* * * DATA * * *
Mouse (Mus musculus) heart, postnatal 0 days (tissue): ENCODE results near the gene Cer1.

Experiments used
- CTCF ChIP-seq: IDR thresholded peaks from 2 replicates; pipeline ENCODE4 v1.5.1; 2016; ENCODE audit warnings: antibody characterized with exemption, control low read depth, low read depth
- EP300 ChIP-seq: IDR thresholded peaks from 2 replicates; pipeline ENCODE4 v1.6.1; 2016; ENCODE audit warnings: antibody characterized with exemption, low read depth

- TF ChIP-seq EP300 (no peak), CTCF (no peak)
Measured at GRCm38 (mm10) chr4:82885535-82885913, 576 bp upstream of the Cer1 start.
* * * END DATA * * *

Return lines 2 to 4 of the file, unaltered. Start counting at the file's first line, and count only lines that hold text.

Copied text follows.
Experiments used
- CTCF ChIP-seq: IDR thresholded peaks from 2 replicates; pipeline ENCODE4 v1.5.1; 2016; ENCODE audit warnings: antibody characterized with exemption, control low read depth, low read depth
- EP300 ChIP-seq: IDR thresholded peaks from 2 replicates; pipeline ENCODE4 v1.6.1; 2016; ENCODE audit warnings: antibody characterized with exemption, low read depth